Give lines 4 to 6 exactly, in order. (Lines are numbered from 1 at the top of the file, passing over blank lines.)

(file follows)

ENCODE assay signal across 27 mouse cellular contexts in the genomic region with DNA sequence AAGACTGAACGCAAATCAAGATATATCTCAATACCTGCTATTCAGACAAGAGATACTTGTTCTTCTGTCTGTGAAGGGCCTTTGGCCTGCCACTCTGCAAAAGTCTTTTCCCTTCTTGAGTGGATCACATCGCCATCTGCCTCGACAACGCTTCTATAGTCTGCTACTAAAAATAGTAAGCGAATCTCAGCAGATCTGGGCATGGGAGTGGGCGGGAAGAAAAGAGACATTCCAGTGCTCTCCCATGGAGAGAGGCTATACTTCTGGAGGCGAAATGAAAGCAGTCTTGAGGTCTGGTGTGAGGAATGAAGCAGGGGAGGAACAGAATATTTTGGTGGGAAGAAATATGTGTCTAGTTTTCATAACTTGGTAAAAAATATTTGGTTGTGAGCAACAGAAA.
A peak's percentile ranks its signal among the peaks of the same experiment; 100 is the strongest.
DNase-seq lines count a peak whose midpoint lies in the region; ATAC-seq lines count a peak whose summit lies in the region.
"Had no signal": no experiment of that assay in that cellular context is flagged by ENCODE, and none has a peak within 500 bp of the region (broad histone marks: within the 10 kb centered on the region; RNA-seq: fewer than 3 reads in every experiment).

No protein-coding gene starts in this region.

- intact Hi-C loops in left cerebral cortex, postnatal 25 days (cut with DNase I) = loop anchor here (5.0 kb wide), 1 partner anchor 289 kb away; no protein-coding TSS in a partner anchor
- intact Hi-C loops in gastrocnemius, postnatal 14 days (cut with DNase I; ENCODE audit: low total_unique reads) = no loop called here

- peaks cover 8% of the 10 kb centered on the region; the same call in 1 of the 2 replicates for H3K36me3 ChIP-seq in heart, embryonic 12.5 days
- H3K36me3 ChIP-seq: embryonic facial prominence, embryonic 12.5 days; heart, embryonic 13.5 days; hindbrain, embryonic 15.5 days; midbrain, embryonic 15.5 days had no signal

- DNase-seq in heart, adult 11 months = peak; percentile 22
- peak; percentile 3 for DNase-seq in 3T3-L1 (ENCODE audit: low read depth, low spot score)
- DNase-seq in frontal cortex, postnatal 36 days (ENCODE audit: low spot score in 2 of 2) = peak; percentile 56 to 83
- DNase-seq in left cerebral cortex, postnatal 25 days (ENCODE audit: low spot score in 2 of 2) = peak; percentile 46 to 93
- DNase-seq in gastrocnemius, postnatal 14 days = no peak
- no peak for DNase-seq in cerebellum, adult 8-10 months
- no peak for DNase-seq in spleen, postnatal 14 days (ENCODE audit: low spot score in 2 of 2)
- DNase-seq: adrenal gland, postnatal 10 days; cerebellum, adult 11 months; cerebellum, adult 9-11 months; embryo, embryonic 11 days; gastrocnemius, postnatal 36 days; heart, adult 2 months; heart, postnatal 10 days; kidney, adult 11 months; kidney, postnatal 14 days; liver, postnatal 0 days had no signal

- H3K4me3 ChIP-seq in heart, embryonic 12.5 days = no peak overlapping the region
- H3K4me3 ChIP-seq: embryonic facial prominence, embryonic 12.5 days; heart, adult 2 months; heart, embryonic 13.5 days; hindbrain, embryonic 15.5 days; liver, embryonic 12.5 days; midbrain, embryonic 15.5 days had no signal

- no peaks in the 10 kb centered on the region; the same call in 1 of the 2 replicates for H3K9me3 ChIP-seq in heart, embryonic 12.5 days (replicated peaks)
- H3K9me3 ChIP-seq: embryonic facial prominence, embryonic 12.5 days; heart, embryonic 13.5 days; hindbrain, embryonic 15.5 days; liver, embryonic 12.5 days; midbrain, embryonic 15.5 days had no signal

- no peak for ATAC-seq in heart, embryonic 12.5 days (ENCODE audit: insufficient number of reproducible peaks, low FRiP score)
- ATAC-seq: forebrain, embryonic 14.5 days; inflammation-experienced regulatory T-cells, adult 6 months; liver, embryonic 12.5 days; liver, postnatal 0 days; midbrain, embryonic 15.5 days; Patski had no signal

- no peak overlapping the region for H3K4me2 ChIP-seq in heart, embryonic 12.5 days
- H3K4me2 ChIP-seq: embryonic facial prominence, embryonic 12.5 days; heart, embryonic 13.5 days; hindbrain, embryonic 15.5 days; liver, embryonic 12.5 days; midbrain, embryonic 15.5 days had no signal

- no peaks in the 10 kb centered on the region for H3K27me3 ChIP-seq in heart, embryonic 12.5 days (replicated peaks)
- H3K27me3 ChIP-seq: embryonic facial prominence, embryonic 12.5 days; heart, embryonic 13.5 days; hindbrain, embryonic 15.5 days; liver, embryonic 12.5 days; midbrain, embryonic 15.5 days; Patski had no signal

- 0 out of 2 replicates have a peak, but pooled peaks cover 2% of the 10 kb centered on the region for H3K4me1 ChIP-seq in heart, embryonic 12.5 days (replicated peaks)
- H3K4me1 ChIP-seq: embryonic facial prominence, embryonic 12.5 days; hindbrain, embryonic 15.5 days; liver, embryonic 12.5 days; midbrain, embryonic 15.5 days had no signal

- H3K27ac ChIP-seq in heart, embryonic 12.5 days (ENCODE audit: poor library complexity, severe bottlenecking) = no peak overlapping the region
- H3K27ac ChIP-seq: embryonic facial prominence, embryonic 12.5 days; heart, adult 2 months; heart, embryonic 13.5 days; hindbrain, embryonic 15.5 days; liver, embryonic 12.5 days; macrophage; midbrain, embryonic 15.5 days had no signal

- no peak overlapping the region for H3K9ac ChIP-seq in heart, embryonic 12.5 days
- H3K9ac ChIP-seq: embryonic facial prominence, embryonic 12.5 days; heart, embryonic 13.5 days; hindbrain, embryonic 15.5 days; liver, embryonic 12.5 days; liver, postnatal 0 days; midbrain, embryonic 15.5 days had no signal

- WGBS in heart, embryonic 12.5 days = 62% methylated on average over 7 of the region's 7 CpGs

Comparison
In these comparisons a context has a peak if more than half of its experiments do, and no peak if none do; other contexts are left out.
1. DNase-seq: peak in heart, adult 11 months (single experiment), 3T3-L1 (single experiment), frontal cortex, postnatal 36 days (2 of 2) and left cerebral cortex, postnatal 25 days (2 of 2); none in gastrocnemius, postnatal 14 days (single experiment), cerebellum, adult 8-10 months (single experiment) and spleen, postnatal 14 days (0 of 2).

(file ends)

"Had no signal": no experiment of that assay in that cellular context is flagged by ENCODE, and none has a peak within 500 bp of the region (broad histone marks: within the 10 kb centered on the region; RNA-seq: fewer than 3 reads in every experiment).

No protein-coding gene starts in this region.

- intact Hi-C loops in left cerebral cortex, postnatal 25 days (cut with DNase I) = loop anchor here (5.0 kb wide), 1 partner anchor 289 kb away; no protein-coding TSS in a partner anchor